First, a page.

Mbatha-Raw says she loved the story upon reading the script, and the new dimensions to characters it offered. “It's just such a beautiful story,” she says. “It's heartwarming and romantic and surprising and I just thought it was such a beautiful script and then the chance to work with Jess as a director was too good an opportunity to miss. It's a familiar world. But I think it's told from a point of view that we don't often see in these period dramas. So, for me that was really refreshing, the love story with Vera and Alice. And you get to see it through the eyes of a child. Vera is a very vivacious character getting to explore the Roaring Twenties and that energy and bright spirit that she has was a real treat. Vera and Alice meet at Oxford University. And Vera is this very flamboyant, confident woman who sort of draws Alice out of her shell. As the romance develops, the way the story is told is very much in flashbacks. Alice is having these flashbacks and we're not quite sure exactly how they ultimately fit into the story but you get these very vivid memories that are haunting Alice, actually.”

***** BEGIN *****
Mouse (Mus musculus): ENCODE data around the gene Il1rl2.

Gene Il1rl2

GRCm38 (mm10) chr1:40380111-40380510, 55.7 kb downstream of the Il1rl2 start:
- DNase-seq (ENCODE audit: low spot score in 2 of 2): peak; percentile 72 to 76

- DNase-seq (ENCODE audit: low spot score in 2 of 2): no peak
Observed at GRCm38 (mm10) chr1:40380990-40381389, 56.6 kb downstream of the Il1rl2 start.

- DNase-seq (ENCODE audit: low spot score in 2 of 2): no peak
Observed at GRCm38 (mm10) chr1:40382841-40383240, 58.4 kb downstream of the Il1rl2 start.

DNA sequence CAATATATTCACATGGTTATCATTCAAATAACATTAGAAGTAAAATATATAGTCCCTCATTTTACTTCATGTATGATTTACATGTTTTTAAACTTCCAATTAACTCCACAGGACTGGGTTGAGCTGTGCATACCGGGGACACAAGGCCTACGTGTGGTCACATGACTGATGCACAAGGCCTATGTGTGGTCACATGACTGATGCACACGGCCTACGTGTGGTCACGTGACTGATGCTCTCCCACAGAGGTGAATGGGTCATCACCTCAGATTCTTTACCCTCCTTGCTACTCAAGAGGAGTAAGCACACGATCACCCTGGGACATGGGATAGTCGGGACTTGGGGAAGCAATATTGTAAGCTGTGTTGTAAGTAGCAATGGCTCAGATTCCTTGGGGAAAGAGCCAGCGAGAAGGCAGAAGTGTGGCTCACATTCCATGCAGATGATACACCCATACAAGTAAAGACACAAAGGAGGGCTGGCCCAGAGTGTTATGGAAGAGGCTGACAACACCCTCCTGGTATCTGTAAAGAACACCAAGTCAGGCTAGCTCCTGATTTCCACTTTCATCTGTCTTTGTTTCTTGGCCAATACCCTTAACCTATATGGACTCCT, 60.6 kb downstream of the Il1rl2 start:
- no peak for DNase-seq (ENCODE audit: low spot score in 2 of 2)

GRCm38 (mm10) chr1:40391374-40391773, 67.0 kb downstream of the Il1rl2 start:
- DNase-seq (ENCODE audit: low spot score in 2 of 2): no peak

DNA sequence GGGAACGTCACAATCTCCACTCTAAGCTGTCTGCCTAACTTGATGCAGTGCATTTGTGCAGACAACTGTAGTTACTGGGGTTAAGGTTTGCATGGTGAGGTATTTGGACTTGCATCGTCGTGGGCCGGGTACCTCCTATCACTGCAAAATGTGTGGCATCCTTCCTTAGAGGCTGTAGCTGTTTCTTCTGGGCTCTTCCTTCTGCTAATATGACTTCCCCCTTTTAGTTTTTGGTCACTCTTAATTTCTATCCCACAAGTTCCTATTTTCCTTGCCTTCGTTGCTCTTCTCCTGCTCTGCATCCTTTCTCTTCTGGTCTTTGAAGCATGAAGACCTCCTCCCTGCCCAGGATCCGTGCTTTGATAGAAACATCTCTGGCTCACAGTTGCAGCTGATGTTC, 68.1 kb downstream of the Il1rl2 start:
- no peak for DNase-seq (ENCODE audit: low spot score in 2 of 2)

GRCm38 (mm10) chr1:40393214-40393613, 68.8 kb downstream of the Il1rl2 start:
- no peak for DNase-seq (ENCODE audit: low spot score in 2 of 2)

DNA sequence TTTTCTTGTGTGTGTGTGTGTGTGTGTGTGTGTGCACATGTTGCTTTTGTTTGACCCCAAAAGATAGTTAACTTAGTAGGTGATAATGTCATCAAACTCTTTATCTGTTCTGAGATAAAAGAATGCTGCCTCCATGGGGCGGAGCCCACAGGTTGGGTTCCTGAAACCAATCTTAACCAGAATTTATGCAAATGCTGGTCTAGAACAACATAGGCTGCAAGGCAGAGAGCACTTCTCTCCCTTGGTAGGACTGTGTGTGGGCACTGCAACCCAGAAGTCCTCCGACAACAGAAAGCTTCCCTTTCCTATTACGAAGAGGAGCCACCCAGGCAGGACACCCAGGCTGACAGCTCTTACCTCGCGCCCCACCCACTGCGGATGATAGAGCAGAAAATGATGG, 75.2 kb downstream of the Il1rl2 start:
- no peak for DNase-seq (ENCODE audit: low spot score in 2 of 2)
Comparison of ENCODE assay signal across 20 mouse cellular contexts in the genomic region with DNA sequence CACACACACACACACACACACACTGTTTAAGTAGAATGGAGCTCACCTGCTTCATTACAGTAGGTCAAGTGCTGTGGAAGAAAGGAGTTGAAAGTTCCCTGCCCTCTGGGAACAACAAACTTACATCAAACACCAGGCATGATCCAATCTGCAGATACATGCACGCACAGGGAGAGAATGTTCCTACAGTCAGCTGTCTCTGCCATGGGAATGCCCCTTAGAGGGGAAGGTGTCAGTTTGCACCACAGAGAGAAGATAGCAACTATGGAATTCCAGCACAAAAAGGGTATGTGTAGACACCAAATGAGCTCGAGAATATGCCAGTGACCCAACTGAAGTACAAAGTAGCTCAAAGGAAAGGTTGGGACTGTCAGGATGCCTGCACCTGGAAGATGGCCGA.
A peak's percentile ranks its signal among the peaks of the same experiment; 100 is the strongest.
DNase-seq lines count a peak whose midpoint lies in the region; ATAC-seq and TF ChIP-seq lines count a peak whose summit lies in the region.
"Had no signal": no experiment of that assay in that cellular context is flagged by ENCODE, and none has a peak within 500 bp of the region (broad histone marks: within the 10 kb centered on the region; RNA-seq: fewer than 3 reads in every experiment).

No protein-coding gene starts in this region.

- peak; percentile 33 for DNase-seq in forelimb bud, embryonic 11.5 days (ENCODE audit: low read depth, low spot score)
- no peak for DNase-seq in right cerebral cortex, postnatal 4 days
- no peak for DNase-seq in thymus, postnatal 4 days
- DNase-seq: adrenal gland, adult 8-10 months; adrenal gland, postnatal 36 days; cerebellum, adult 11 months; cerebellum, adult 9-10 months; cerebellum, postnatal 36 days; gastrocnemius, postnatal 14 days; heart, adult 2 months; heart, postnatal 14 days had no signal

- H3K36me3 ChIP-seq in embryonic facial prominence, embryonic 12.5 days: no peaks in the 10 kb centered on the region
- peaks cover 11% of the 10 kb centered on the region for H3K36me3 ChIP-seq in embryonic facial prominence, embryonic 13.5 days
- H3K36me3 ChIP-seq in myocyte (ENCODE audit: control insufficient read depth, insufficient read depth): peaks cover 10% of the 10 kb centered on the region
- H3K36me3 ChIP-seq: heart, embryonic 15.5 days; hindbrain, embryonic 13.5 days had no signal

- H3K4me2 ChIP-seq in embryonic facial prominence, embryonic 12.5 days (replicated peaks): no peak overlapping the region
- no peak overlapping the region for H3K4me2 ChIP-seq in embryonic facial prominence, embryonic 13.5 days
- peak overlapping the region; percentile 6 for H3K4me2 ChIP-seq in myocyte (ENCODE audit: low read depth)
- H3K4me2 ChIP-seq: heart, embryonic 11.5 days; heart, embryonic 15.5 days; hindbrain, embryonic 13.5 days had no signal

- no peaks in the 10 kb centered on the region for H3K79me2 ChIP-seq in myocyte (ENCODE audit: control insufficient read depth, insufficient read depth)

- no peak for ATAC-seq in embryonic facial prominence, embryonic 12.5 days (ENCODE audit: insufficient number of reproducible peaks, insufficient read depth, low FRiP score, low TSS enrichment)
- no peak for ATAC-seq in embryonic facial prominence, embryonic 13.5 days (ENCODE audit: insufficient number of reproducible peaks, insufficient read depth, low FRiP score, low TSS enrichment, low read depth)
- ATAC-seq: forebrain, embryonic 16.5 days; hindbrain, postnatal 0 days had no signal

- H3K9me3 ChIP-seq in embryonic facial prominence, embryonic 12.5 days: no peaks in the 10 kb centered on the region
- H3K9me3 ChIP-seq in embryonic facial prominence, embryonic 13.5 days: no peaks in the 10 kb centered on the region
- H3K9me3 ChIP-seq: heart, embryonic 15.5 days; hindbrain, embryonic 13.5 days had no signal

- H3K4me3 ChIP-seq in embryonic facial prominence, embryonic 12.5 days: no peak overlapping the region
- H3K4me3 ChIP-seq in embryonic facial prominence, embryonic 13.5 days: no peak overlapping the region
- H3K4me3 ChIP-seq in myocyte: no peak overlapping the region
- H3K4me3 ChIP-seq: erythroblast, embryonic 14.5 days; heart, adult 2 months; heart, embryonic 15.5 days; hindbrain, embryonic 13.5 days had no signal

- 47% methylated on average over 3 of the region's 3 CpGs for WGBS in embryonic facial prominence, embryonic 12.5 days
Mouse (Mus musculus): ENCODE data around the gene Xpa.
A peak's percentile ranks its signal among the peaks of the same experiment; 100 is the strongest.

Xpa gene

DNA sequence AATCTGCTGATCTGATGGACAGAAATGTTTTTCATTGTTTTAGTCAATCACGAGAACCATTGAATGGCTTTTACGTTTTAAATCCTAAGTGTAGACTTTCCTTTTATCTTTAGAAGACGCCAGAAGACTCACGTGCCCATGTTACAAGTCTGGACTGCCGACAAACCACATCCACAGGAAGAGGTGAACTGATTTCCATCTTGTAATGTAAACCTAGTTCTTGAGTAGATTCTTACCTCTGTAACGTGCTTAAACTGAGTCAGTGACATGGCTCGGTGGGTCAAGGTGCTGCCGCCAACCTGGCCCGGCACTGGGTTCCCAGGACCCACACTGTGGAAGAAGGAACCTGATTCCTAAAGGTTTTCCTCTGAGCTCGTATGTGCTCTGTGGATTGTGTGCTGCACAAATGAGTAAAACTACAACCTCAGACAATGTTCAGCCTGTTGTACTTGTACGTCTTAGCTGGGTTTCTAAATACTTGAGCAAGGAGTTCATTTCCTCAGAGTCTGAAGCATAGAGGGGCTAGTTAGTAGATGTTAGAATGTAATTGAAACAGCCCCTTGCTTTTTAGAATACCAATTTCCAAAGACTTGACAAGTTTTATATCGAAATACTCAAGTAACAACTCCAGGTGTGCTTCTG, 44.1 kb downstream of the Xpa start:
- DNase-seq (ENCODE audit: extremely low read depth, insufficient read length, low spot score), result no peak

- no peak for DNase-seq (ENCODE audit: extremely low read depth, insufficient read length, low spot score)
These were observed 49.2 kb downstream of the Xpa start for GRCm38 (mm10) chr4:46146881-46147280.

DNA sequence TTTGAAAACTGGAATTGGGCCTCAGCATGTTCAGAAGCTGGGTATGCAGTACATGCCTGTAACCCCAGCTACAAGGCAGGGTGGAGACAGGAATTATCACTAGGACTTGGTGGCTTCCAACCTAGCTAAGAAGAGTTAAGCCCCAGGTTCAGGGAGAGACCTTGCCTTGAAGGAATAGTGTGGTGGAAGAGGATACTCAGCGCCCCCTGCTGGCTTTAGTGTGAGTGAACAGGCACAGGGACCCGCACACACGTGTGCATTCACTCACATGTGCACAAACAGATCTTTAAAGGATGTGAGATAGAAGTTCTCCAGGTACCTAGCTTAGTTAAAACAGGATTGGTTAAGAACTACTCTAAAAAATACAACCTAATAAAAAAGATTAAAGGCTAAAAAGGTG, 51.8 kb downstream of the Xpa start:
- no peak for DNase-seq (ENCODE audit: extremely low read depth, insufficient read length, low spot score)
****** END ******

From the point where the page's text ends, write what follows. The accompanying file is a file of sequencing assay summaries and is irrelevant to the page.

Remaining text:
Acclaimed actress Penelope Wilton plays Alice in the 1970s in what is a very strong cast. “I'm the older version of the young Alice and I appear at the very end of the film,” she says, adding that she was drawn to the project by Swale’s script. “I can only go by the script and the words I have to say and the words that are being said by other people. So I judge a script by that and if I didn't think it rings true or is authentic or has some charm or has something special about it that there wouldn't be much point in doing it. But I felt that this one had and was very unique.”
Wilton also loved that the story incorporates all types of relationships in the emotionally heightened period of a wartime setting. “I think that evacuation was a very difficult thing. These children were very young and often had never seen the countryside and especially if you came from London, the big cities, they’d never been in the country. They were very frightening times.”